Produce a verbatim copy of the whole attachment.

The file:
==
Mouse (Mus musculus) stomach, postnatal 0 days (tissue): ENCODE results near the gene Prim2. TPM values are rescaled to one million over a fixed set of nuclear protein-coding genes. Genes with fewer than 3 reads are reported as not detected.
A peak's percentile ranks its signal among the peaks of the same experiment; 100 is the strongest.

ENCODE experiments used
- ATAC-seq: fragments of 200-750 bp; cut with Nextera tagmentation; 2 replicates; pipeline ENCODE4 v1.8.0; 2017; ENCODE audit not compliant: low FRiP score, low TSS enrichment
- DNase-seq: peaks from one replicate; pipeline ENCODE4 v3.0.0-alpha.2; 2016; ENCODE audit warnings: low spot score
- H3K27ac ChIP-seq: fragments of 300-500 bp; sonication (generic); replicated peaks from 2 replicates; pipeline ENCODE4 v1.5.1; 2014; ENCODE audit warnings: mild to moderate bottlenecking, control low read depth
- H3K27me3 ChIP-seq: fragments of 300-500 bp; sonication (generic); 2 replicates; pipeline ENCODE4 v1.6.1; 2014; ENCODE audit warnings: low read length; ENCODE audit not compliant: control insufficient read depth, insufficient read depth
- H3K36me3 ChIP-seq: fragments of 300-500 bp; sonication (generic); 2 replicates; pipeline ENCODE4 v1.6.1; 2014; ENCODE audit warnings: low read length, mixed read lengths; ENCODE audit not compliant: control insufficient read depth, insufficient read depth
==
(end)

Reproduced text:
Mouse (Mus musculus) stomach, postnatal 0 days (tissue): ENCODE results near the gene Prim2. TPM values are rescaled to one million over a fixed set of nuclear protein-coding genes. Genes with fewer than 3 reads are reported as not detected.
A peak's percentile ranks its signal among the peaks of the same experiment; 100 is the strongest.

ENCODE experiments used
- ATAC-seq: fragments of 200-750 bp; cut with Nextera tagmentation; 2 replicates; pipeline ENCODE4 v1.8.0; 2017; ENCODE audit not compliant: low FRiP score, low TSS enrichment
- DNase-seq: peaks from one replicate; pipeline ENCODE4 v3.0.0-alpha.2; 2016; ENCODE audit warnings: low spot score
- H3K27ac ChIP-seq: fragments of 300-500 bp; sonication (generic); replicated peaks from 2 replicates; pipeline ENCODE4 v1.5.1; 2014; ENCODE audit warnings: mild to moderate bottlenecking, control low read depth
- H3K27me3 ChIP-seq: fragments of 300-500 bp; sonication (generic); 2 replicates; pipeline ENCODE4 v1.6.1; 2014; ENCODE audit warnings: low read length; ENCODE audit not compliant: control insufficient read depth, insufficient read depth
- H3K36me3 ChIP-seq: fragments of 300-500 bp; sonication (generic); 2 replicates; pipeline ENCODE4 v1.6.1; 2014; ENCODE audit warnings: low read length, mixed read lengths; ENCODE audit not compliant: control insufficient read depth, insufficient read depth